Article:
"I wis down the docks. Hoping for trade. A wee tremble in the wynds. It was gey dark. At my age that suits. Less they see the better. But nae luck."

Mulholland looked at a ravaged face where the wispy hair clung tenaciously to her skull and was not surprised at the lack of fortune.

"Then I saw this man. Standing. Twa others on each side. He pit out his hand. Palm up. They moved arms. Plunged in. Out. He fell back against the wall. I let out a wee squeak. They turned. Saw me. I ran for my life."

"Did ye see their faces?" asked the inspector.

"Dark. Hats. White hair underneath. But they looked the same. Dead spit! Like twa wee evil goblins. Dead spit!"

"Small of stature?"

"Aye. Runty. I ran for my life."

McLevy signalled Mulholland to continue and moved off from the table with Jean for company. She spoke quietly aside as Mulholland carried on a soft but insidious line of questioning.

"Maisie turned up on the doorstep, this morning. Early. Couldnae sleep," she said. "Told me the story."

"Was she stinking of whisky?"

"Sober as a judge."

"Judges are rarely sober."

McLevy fell into a profound silence. As he brooded inwardly, Jean looked at a man she had known for so many years now. On opposite sides but bonded by worship of good coffee and a wary affection that puzzled many, especially Lieutenant Roach.

"I'll keep Maisie here safe," she said. "Till you might require her."

"Very kind to a soul in need."

"I owe the woman. A man attacked me in the wynds. She cracked a bottle on his head. I was young at the trade then."

"And look at you now," he murmured. "An upright citizen."

She smiled. He looked at her green eyes, set against the red hair and clear complexion that showed no hint of hidden sin and wondered what she was scheming.

"Oh, I nearly forgot, Jean," he announced. "Happy New Year."

AS THE policemen walked through the grounds of the Just Land skirting the ornamental pond where Jean's bloated tropical fish still lurked, it being mild for the time of year, the constable broke silence.

"I could not shake Maisie's story. One addition, though. Well dressed, she said. Top hats. Capes. Exact the same. Runty. Peas in a pod."

"The Archibald Twins," said McLevy.

"It came to my mind also."

The description fitted two men McLevy had been after these many long years, fences of the finest degree who moved through high society like malignant dwarfs and had customers that ranged from princes to oligarchs all over Europe.

They were also sworn and deadly enemies of Jean Brash; rumour having it that the hostility stemmed from their mistreatment of one of her girls who had been unwise enough to accept a private assignment at their hands.

"Angus and Andrew," he stated. "Receivers of stolen goods."

"Never proved."

"Not yet."

McLevy then aired a thought that had struck him when Maisie spoke about a dead spit.

"The coin in the man's hand. Janus. Two-headed. Twin-faced. If he knew he was dying that might have been a last indication of his killers."

"A long shot," replied Mulholland soberly.

"Nevertheless. We'll pay a wee visit."

As they moved off towards the ornamental gates, a heron flapped overhead and cast an interested glance at the pond below. But the bird knew from experience that a net covered the expanse of water.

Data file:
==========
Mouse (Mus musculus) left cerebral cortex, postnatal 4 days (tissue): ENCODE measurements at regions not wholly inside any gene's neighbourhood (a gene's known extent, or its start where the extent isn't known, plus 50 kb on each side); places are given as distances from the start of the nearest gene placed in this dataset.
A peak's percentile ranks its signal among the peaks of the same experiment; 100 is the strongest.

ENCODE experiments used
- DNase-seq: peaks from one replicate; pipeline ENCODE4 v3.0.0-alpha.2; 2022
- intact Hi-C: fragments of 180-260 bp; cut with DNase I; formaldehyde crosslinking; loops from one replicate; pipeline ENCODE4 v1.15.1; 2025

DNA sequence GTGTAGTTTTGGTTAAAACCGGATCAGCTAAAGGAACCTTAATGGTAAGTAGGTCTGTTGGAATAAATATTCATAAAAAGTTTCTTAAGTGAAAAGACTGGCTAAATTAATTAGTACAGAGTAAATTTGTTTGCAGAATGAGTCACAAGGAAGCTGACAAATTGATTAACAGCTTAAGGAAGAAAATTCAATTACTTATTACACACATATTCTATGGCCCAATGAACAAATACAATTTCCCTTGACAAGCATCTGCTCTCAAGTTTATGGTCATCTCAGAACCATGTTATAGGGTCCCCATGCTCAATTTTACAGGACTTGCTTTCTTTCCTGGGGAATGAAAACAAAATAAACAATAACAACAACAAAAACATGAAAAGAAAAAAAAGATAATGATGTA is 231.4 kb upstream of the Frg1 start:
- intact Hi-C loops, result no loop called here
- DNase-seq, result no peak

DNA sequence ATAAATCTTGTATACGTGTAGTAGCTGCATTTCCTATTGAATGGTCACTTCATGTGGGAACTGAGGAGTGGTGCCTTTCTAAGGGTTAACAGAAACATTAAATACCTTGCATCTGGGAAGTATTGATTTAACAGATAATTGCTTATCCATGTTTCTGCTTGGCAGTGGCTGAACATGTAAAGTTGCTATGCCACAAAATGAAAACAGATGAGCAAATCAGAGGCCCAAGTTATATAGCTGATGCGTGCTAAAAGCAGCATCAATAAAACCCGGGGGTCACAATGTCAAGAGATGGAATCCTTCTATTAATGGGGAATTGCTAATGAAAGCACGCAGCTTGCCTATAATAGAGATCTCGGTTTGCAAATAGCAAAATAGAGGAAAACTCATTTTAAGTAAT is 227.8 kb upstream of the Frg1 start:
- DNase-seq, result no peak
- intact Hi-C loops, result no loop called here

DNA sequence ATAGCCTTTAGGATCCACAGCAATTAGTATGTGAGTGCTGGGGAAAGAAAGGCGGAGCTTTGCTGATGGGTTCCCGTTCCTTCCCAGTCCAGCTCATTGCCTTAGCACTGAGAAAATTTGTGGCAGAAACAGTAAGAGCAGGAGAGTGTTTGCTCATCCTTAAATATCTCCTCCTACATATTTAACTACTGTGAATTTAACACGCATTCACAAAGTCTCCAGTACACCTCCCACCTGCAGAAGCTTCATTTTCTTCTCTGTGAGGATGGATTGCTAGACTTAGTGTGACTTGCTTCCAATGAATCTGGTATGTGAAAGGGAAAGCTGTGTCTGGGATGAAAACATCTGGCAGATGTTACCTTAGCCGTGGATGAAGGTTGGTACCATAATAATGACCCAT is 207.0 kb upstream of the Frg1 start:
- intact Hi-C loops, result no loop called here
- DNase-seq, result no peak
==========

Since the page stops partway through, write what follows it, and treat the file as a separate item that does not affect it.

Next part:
Too well protected. Not worth the effort. Flap on.

IT WAS a truly disconcerting experience to regard the Archibald twins. Skin drawn tight against the skull, eyes deep in sockets, thin lips and a beaked predatory nose gave them a puppet-like appearance as if they had been sculpted together.

Angus and Andrew. Stunted. Symbiotic. They finished each other's sentences and had the same flat identical expression.

"Last night?" said Angus. "We saw in Hogmanay."

"One glass of malt whisky each," added Andrew.

"Then to bed. We rise early."

"The demands of business."

The twins ran an export firm, excellent cover for other activities.

"May one ask why you inquire, inspector?" Angus said primly.

"A murder in Leith Docks. Two men of your description seen. I wondered if you might…"

"Have observed anything?" finished Mulholland, picking up the twins' habit.

"Observed?" said one.

"Observed what?" said the other.

"Murder, for instance," said McLevy.

Angus twisted his thin lips impatiently. Andrew did the same.

"We were here – "

"Not there – "

"Leith Docks are most dangerous at night – "

"Wouldnae be caught dead in that place – "

Something in their self-containment set McLevy's teeth on edge and he could sense the contempt behind their blank stare.

But that was not a bad thing. McLevy scratched the nape of his neck as he looked around the twins' study and living room. Two identical desks, family portraits on the wall, some expensive furnishings, Persian carpets on the floor and in the corner, on a solid stand, an elegant shape in fine porcelain.

"Nice wee vase," he declared awkwardly.

"From the Ming dynasty," corrected Angus.

"Priceless," added Andrew.

Again McLevy had the impression of a hidden derision but played his part through, nodding at Mulholland.

"Aye well, come along constable, we'll not bother these busy men any longer, they have money tae make while you and I toil."

As the policemen moved to the door, Angus stopped them with a question.

"Who supplied the description of … these two men?"

"Oh – we have a witness right enough."

"They must have been drunk," Andrew said dismissively.

"Aye. Right enough."

McLevy grinned somewhat foolishly, looked at the floor then suddenly shot out a question of his own.

"The Hartjammer pearl?"

For a moment, the twins' stony gaze flickered, Angus in the left eye, Andrew on his right, then they recovered.

"What's that to do with us?"

"Not a thing," said McLevy. "Jist something I found in a drawer."

He grinned again then shambled out the door followed by Mulholland.

The twins were silent for a moment, then one spoke.

"I don't like witnesses," said Angus.

"Neither do I," said Andrew. "And I know that woman's face."

EARLY EVENING and a weary McLevy attempted to explain his suspicions to a sceptical superior.

"It is your contention then," sniffed Roach, "that Issac Caspar was carrying the pearl?"

"The empty tobacco pouch," replied the inspector doggedly. "Perfect receptacle. Clean as a whistle. Not a whiff of baccy and his shipmates told me that the man didnae smoke."